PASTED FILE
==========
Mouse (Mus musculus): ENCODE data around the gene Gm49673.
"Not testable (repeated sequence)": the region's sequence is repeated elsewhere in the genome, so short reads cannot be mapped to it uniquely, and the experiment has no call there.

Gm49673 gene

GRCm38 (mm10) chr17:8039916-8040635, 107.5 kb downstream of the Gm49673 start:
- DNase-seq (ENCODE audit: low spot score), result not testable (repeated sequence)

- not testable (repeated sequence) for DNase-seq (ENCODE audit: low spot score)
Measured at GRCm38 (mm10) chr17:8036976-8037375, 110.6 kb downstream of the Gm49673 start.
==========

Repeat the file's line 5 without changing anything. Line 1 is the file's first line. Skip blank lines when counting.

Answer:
- DNase-seq (ENCODE audit: low spot score), result not testable (repeated sequence)